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Tijuana Mayor Wants U.S. State Department To Reconsider Mexico Travel Alert

Tijuana's Mayor, Jorge Ramos, wants the U.S. State Department to omit warnings about violence in Tijuana from future travel alerts on Mexico.

Earlier this week, the state department issued a travel alert that continues to urge U.S. citizens who visit Mexican border cities to exercise caution. The alert, which replaces one issued six months ago, states again that drug cartels are battling among themselves and with Mexican security forces to control drug smuggling routes along the U.S.-Mexico border. It advises that large drug cartel firefights occur mostly in northern Mexico, including in Tijuana and Ciudad Juarez.

Ramos says it's unfair to lump Tijuana in with border cities like Ciudad Juarez because Mexican law enforcement has made progress fighting crime in Tijuana.

Ramos was in Washington D.C. for a U.S.-Mexico binational meeting on reducing drug demand. At the meeting, Ramos invited the U.S. Ambassador to Mexico to visit Tijuana again to see for himself law enforcement's success.

The updated alert does delete Tijuana from a list of cities where there has been a notable spike in crimes including robberies, homicides and carjackings. However, northern Baja California is still on the list.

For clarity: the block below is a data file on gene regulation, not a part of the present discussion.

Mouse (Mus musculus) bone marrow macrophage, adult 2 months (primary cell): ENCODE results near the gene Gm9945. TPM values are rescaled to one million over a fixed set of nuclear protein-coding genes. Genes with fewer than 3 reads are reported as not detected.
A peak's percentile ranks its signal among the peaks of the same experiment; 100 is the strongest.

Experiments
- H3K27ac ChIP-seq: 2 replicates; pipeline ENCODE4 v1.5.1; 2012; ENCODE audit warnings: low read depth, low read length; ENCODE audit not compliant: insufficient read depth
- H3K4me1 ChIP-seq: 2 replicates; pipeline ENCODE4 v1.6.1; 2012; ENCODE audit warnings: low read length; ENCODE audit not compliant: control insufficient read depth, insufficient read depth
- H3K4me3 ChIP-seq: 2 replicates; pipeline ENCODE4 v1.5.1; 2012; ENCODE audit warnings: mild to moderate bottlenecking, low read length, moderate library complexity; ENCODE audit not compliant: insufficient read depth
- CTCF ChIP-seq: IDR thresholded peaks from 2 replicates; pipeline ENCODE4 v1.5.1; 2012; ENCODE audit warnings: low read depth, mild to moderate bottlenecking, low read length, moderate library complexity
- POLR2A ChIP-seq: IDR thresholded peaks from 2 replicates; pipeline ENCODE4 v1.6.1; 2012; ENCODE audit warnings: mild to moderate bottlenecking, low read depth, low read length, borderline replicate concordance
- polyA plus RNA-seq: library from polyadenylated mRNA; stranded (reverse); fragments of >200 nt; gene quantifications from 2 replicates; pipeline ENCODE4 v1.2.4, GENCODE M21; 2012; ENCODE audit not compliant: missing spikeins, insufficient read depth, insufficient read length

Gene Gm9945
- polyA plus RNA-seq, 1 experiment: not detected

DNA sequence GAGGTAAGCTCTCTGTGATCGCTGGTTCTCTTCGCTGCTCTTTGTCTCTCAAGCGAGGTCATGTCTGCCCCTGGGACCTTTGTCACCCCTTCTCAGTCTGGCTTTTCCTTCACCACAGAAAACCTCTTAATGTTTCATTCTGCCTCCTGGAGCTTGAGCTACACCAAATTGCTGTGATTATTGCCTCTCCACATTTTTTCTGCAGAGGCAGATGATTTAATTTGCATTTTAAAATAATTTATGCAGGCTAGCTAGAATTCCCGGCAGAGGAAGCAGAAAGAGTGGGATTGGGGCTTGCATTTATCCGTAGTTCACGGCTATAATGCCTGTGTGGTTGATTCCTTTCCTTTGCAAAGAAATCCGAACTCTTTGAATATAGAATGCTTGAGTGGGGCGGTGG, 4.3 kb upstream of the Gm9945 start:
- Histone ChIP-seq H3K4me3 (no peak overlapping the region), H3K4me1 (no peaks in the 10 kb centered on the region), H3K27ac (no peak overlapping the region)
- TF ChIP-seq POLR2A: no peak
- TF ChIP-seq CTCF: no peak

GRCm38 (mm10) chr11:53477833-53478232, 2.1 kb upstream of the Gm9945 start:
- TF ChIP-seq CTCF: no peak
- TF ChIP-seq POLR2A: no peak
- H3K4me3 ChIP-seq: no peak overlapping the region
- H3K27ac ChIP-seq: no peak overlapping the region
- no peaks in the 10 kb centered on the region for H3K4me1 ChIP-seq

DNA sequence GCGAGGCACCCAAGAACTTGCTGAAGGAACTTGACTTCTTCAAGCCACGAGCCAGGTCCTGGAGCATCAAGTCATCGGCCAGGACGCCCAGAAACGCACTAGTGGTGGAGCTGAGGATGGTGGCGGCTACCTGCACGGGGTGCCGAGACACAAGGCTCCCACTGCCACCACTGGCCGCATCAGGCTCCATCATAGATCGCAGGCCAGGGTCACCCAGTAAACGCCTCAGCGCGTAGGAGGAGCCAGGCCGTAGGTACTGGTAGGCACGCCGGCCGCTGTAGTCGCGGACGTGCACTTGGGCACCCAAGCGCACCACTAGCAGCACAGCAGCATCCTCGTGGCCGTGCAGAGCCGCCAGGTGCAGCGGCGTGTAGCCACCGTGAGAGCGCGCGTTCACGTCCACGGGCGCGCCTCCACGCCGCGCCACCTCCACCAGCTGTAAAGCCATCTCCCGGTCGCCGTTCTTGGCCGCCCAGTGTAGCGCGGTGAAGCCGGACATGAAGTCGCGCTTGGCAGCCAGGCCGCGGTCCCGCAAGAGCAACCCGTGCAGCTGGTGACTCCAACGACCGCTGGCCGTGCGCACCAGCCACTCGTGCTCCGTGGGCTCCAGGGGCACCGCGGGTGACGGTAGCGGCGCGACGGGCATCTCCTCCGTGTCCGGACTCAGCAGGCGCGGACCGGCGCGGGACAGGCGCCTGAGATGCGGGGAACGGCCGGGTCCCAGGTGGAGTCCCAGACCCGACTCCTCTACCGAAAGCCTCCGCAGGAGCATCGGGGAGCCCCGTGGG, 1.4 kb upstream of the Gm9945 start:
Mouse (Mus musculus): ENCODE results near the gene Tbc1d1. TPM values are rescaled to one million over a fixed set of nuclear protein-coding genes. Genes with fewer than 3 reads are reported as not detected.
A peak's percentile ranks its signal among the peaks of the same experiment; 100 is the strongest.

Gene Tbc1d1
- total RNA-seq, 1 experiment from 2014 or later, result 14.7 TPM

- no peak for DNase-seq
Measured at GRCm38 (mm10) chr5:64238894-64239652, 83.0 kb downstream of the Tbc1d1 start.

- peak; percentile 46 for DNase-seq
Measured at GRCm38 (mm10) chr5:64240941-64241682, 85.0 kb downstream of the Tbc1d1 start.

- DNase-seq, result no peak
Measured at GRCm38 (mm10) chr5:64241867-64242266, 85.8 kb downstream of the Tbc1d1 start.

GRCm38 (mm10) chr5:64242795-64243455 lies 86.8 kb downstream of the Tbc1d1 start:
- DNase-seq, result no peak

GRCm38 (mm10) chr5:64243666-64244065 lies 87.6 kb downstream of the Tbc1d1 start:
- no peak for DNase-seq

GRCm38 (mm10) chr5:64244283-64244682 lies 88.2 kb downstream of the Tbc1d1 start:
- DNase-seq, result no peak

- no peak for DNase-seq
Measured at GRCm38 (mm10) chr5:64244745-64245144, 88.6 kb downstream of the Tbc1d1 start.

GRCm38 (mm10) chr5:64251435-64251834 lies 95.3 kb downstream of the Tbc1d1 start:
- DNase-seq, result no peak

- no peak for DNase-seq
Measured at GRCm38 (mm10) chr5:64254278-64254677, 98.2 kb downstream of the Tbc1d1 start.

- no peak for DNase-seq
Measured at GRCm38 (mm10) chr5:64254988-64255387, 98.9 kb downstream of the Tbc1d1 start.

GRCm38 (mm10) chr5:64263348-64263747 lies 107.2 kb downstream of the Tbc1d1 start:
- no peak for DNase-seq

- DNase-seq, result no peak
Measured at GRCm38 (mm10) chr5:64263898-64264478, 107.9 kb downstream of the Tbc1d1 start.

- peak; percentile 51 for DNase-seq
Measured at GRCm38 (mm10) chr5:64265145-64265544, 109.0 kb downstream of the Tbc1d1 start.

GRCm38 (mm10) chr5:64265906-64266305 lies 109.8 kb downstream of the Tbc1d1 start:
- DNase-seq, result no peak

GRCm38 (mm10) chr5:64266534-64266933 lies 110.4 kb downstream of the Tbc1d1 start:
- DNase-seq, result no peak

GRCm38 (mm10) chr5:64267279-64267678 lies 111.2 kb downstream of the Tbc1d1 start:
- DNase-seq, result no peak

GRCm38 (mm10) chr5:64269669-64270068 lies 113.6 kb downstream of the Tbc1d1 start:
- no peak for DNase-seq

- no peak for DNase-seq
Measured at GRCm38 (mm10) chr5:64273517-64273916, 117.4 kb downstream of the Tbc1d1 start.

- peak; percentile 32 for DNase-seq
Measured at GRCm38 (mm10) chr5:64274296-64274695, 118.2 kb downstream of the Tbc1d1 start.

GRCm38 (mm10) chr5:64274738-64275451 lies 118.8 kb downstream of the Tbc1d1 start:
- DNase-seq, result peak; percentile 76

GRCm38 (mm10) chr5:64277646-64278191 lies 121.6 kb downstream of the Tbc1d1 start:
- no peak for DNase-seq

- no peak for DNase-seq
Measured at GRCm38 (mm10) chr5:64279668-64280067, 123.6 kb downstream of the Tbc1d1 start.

Also absent from the new alert is the clause, "Although the greatest increase of violence has occurred on the Mexican side of the U.S. border," which was previously at the beginning of a sentence warning U.S. citizens to exercise caution and be vigilant in unfamiliar areas in Mexico.

However, the alert goes on to say, "Ciudad Juarez, Tijuana and Nogales are among the cities which have experienced public shootouts during daylight hours in shopping centers and other public venues. Criminals have followed and harassed U.S. citizens traveling in their vehicles in border areas including Nuevo Laredo, Matamoros, and Tijuana."

Baja California's Secretary of Tourism Oscar Escobedo says he is very disappointed that the State Department's revisions weren't more substantial. He says he thought the U.S.-Mexico relationship had advanced.

Escobedo says Baja Calfiornia spent $500,000 last year on a U.S. public relations firm and a San Diego marketing group to help boost tourism to Baja California. Escobedo says Mexico's federal government matched the state's expenditure. He was in Mexico City on Tuesday to secure the same funding for 2010.

Escobedo says the public relations firm, Fleishman-Hillard, and San Diego marketing group, 1st Strike Creative, targeted U.S. media outlets last year. He says the next stage is the political process, including a visit to the U.S. State Department.

The U.S. State Department revises the Mexico travel alert twice a year, which means an update will next occur in August. Mexico is one of five countries for which the State Department has issued alerts. The others are India, Niger, Malaysia and the Philippines. Alerts are milder than "warnings" which the State Department issues for countries such as Iraq and Pakistan.

Travel alerts advise people of short-term security conditions in a country. Travel warnings discuss long-term conditions.

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